behalf of either party.
Nevertheless, on April 30, 2003, more than one month after the close of
briefing, *fn2 Koehler filed a reply brief where, for the first time, he
made the argument that current rather than historic rates be used to
determine fee awards. In response to this brief, BBL, through its
counsel, wrote a letter to Judge Dolinger on May 6, 2003, stating that it
was rejecting service of the purported reply and asking that the Court
similarly disregard it. BBL now argues that Judge Dolinger should not
have given any credence to the reply brief, which was not authorized in
the initial scheduling order.
It is clear from the January 12th Report that, notwithstanding his
initial scheduling order or BBL's letter of May 6, 2003, Judge Dolinger
acknowledged and accepted Koehler's reply brief. Several times throughout
the report, the judge acknowledged the brief by name and even responded
to some of its arguments (though never specifically acknowledging
Koehler's request for current rates). See January 12th Report at 10
("Arguing against application of the pro se rule, petitioner cites 7
Moore's Federal Practice 3D. . . . (See Memorandum in Reply (`Reply
Memo') at p. 1)."), 11 ("See Reply Memo at p. 2."), and 15-16
("Petitioner responds that these challenged hours . . . were necessary in order to determine, and to be
able to articulate to the court, what documents BBL had wrongfully
withheld. (See Reply Memo at p. 7)."). Whatever allowances or
non-allowances Judge Dolinger had made at the outset with respect to a
reply brief, it is clear from his report that he at least implicitly
authorized its final submission.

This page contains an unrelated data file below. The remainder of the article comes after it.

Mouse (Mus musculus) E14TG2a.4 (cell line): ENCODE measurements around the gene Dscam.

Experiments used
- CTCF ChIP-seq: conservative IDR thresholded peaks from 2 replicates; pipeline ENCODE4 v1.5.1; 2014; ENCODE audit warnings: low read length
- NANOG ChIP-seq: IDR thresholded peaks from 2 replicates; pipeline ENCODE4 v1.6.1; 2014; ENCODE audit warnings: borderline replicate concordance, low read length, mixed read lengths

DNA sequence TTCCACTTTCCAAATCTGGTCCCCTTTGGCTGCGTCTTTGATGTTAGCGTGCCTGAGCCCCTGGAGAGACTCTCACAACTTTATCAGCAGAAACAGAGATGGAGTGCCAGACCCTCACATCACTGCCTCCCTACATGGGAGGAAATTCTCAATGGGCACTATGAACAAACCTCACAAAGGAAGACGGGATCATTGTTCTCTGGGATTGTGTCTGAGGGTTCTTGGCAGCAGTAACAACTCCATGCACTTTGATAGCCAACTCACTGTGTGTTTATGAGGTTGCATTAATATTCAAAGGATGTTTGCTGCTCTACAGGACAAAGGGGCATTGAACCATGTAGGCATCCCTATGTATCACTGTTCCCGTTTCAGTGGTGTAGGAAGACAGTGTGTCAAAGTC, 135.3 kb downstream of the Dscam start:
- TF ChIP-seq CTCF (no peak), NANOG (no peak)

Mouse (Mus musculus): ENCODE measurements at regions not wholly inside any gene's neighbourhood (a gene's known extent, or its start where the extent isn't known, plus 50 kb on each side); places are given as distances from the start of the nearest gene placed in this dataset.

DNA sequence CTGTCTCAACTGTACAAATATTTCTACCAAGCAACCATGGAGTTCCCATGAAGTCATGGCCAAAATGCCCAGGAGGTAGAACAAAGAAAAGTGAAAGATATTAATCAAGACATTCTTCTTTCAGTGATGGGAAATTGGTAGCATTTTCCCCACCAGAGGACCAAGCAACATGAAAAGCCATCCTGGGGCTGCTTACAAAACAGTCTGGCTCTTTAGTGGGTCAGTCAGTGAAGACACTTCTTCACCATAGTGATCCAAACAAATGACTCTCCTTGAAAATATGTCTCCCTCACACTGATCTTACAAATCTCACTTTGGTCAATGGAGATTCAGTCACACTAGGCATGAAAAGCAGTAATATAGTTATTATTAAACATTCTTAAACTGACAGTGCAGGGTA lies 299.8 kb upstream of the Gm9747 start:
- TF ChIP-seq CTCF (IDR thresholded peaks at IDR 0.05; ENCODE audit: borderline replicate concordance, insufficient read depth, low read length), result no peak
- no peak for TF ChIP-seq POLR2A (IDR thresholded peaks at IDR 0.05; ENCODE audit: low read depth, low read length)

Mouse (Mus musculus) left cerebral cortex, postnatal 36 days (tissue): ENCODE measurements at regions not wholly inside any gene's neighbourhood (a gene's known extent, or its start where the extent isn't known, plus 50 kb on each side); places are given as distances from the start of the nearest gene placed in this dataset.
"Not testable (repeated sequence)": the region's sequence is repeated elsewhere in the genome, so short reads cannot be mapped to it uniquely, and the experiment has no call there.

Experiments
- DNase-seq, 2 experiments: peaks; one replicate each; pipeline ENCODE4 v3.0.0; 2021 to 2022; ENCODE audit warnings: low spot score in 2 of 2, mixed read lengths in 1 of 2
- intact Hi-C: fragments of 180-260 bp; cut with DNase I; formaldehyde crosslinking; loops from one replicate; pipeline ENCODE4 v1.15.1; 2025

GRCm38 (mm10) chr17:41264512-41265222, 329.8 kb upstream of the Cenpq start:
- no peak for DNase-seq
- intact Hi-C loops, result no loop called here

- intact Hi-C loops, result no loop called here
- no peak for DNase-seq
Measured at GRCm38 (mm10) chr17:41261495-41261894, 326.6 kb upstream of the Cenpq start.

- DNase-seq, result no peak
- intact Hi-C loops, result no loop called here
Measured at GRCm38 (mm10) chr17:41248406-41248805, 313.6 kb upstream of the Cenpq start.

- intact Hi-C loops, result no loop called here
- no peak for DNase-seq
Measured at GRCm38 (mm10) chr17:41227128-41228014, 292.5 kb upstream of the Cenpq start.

There is perhaps more substance to BBL's argument based upon the
correct assertion that Koehler failed to raise his request for use of
current market rates until the reply memorandum itself. Circuit and
district courts have noted on numerous occasions that arguments raised
for the first time in a reply memorandum would not be considered. See
U.S. v. Yousef, 327 F.3d 56, 115 (2d Cir. 2003) ("We will not consider an
argument raised for the first time in a reply brief."); U.S. v. Greer,
285 F.3d 158, 170 n. 3 (2d Cir. 2002); Estate of Morris Ex Rel. Morris
v. Dapolito, 297 F. Supp.2d 680, 689 n. 7 (S.D.N.Y. 2004); Irish Lesbian
& Gay Org. v. Giuliani, 918 F. Supp. 728, 731 (S.D.N.Y. 1996).
The reason that courts generally do not consider contentions raised for
the first time in reply briefs is not out of rigid adherence to
technicality but because such conduct denies opposing parties any
opportunity to respond. As a compromise solution, courts have, on
occasion, allowed parties further opportunities to respond to arguments
raised for the first time in reply briefs, rather than dismissing those
arguments out of hand. See Brazier v. Hasbro, Inc., No. 99 Civ. 11258,
2004 WL 515536, at *10 (S.D.N.Y. Mar. 16, 2004) ("Because defendants
raised all of these arguments for the first time in their reply, Brazier
has not yet had an opportunity to respond with his own arguments and
supplementary affidavits. Accordingly, Brazier has until April 28, 2004,
to submit a response to defendants' attacks on his experts."). In the case at bar, I have likewise provided BBL ample opportunity to
respond to Koehler's dilatory request for current fee rates. Accordingly
the danger of unfairness to BBL does not arise.*fn3
For the foregoing reasons, I sustain Koehler's objection to Magistrate
Judge Dolinger's January 12th Report and Recommendation. The Court
adopts that Report and Recommendation, except that the hourly rates for
attorneys' fees for the claimed time spent by Newhouse and West will be
$250 in respect of each attorney. That adjustment would appear to
increase the award from $33, 025.57 to $50, 636.07.
Counsel for plaintiff are directed to serve and file a Judgment
consistent with this Opinion on five (5) days' notice, such service and
filing to be effected not later than May 3, 2004.
It is SO ORDERED.